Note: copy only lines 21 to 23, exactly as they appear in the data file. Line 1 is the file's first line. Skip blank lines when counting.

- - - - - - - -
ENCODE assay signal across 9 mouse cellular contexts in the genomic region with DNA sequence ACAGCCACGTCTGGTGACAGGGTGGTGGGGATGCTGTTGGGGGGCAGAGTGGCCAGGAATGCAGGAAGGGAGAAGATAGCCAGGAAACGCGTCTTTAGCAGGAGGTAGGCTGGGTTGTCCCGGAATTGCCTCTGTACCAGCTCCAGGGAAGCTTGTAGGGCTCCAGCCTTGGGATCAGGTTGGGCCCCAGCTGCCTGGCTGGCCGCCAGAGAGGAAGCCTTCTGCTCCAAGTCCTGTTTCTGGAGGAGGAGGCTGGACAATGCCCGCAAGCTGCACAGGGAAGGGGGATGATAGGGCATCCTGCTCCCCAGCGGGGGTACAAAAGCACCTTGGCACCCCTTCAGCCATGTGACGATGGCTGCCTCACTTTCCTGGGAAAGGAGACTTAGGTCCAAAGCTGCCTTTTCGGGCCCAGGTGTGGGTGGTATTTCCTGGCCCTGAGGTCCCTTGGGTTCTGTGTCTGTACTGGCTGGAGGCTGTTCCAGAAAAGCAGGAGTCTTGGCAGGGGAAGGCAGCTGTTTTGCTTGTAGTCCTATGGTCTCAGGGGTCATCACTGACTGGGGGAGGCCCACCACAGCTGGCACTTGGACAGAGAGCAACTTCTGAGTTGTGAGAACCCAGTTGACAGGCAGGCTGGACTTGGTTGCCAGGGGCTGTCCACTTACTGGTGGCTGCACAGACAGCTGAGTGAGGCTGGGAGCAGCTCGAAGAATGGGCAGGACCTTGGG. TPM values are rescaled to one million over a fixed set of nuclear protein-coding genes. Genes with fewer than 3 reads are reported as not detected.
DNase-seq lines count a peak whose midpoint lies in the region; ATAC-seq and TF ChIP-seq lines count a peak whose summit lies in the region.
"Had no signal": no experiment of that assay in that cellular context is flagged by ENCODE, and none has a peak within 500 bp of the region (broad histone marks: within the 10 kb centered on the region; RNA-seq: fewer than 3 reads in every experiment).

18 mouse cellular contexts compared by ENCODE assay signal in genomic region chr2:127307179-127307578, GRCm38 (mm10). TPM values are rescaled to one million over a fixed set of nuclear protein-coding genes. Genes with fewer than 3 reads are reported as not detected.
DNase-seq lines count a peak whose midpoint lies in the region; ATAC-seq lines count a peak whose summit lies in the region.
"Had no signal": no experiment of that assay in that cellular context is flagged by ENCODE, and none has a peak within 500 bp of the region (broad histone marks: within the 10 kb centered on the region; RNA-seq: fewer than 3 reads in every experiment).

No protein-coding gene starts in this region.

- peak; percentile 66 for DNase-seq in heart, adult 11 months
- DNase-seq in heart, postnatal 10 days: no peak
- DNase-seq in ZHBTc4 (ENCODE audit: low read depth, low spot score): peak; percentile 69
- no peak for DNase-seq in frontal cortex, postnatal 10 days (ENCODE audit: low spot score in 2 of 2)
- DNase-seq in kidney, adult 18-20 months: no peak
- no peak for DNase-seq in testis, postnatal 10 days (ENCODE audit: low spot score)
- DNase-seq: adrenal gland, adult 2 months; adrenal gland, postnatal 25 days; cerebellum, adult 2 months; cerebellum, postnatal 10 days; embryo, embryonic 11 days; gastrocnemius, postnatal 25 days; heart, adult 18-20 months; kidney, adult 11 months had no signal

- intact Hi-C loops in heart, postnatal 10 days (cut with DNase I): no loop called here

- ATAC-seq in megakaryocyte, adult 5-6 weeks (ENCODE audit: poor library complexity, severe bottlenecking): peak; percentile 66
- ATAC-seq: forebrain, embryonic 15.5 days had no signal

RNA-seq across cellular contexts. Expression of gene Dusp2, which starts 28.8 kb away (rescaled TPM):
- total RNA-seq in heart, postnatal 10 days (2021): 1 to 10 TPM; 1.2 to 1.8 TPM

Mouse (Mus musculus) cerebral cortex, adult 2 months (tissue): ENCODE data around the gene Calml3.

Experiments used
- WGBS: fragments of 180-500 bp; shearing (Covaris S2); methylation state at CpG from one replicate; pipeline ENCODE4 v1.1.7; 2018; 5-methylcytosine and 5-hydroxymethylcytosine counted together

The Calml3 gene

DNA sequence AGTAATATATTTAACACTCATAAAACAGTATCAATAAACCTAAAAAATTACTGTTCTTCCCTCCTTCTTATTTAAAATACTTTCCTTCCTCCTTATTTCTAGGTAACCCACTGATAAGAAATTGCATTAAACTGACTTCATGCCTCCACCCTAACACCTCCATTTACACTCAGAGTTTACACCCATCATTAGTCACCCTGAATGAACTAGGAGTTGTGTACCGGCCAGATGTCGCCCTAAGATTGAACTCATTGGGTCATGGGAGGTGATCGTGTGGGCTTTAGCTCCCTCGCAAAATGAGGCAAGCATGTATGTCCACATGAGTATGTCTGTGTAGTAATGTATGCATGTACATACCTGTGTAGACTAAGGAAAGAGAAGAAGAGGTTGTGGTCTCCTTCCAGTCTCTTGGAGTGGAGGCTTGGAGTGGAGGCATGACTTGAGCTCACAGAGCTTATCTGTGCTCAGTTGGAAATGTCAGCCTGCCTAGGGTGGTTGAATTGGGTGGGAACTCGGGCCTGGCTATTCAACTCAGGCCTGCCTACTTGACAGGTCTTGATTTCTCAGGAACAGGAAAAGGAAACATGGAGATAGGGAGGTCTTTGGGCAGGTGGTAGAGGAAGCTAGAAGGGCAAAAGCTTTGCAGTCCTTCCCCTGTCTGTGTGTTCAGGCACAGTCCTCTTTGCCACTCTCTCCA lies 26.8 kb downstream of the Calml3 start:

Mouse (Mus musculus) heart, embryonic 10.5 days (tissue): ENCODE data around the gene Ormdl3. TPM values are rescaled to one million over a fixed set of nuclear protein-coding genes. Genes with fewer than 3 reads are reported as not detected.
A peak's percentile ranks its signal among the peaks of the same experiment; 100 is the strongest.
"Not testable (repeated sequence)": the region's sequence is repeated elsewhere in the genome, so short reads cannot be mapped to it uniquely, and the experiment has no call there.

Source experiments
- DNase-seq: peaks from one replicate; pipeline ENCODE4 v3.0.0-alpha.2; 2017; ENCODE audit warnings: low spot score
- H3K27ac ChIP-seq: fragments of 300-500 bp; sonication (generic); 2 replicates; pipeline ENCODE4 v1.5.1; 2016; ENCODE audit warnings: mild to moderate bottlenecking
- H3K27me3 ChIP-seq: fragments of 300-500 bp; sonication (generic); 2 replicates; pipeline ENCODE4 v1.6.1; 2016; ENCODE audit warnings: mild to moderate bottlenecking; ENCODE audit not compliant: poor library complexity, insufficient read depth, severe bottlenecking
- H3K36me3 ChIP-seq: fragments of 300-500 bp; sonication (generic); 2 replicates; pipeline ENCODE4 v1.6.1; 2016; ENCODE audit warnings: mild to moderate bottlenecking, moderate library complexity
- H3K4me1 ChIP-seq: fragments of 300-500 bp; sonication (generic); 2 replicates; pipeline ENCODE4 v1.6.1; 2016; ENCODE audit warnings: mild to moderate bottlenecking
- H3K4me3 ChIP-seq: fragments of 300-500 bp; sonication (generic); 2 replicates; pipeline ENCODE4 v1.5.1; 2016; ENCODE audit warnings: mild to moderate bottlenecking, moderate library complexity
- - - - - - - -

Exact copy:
Experiments used
- WGBS: fragments of 180-500 bp; shearing (Covaris S2); methylation state at CpG from one replicate; pipeline ENCODE4 v1.1.7; 2018; 5-methylcytosine and 5-hydroxymethylcytosine counted together

The Calml3 gene